The poor result according to Nigerians is a direct result of the dwindling fortunes of our educational sector and it shows that foundation for human development is continually becoming weak with every passing day. Therefore, they called on the various governments to take active measures to address the ugly development.

While some are calling on the government to hastily find a workable solution to the crisis, others simply want the stakeholders to identify the root cause of the problem ravaging our educational system.

Apparently narrating the factors that are responsible for the consistent mass failure in public examination, the Image Maker of the West African Examinations Council Headquarters Mr. Yusuf D. Ari who was taken up on the issue had this to say on hearing the nature of the compliant.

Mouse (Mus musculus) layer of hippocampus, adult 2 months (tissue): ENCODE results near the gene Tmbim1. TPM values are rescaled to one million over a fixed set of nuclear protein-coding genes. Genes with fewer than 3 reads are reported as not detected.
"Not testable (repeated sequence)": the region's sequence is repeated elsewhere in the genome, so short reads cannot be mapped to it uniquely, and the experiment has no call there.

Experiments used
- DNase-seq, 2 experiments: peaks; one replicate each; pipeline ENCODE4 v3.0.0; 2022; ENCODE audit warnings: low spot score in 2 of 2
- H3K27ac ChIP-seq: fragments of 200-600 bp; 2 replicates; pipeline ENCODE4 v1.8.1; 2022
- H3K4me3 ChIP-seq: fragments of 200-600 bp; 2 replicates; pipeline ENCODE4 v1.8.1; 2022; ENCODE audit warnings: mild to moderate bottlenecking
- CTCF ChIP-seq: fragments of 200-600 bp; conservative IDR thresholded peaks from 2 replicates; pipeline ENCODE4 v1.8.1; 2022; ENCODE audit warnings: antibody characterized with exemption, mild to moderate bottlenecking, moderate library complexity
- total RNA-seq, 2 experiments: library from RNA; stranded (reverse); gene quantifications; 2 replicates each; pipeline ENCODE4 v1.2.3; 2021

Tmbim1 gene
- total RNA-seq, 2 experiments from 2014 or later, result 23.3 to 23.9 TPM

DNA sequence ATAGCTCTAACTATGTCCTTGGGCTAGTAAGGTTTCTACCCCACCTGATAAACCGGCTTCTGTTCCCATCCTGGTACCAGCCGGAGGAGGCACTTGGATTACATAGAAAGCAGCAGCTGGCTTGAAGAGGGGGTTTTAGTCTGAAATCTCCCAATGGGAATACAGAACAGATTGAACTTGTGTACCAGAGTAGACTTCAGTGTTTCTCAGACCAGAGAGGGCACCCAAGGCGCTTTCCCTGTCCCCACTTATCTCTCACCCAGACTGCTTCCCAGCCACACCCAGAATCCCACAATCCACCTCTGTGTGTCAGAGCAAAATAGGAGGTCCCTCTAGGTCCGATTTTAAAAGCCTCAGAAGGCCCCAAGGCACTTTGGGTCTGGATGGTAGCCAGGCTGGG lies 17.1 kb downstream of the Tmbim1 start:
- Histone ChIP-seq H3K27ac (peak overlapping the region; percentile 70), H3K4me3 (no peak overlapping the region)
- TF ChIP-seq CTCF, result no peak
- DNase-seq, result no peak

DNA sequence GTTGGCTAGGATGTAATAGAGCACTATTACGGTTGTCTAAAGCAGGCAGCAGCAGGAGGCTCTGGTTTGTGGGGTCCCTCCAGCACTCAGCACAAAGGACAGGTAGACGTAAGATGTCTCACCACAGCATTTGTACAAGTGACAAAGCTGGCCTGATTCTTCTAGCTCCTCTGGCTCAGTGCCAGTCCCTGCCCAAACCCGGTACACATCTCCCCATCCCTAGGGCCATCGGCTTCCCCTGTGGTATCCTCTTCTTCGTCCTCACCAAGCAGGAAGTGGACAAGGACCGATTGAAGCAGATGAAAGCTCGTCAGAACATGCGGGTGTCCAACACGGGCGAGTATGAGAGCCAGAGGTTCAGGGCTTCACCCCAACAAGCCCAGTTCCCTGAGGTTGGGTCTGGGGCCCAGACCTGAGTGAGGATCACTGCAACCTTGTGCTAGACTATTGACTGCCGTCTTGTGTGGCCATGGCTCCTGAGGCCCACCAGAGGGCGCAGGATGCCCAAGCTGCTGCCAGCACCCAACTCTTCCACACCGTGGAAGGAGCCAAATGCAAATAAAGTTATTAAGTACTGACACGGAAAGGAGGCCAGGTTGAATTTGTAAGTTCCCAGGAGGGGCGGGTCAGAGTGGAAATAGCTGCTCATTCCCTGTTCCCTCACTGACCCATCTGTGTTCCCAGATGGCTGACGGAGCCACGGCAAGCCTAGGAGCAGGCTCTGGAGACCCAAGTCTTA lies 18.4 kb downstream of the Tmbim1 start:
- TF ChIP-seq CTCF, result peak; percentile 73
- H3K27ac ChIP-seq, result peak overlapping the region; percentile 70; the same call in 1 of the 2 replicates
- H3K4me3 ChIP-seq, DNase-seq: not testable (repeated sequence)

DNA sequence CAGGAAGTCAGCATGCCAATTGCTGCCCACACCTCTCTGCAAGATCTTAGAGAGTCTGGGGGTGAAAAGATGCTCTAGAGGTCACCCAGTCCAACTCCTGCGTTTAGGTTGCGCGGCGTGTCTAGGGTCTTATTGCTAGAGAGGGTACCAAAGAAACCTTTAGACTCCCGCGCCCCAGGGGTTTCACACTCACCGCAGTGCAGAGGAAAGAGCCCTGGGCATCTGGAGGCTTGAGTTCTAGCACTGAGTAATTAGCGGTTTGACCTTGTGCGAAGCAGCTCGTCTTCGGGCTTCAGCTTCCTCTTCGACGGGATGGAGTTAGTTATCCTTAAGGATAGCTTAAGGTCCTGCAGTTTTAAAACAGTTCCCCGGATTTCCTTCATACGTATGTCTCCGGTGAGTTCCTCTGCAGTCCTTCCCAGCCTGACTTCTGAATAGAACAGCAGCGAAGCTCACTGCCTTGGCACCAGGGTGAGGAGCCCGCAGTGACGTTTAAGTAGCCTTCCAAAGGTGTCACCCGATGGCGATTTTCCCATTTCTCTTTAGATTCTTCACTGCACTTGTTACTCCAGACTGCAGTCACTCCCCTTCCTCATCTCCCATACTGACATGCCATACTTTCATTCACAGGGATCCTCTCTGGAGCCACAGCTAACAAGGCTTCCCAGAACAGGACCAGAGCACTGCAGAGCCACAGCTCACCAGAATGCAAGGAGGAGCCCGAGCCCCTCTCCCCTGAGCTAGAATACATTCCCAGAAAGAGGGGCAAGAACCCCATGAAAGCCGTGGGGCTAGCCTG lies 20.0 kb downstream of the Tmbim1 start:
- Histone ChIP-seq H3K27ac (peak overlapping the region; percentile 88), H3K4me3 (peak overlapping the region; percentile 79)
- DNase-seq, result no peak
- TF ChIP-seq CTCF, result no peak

According to him, many of the candidates (generally) over 40 per cent of any typical sample, demonstrates grammar-related weaknesses in the following areas: Poor Manipulation of the articles (a, an, the, one) modifiers, especially ignorance of the use of zero determiner’ as in “The officer disliked the students.

In other words, Language testing and language learning are both a complex business. In both, we are engaged in an enterprise which is by certain teaching theories-known or assumed.  In both, our choices are underpinned by some sets of guidelines in the form of a syllabus or manual to guide the operators or beneficiaries associated with the task at hand.

“In both, we insist on theodologies expected to reduce the uncertainties that characterise our efforts in the given tasks. Both have a casual relationship.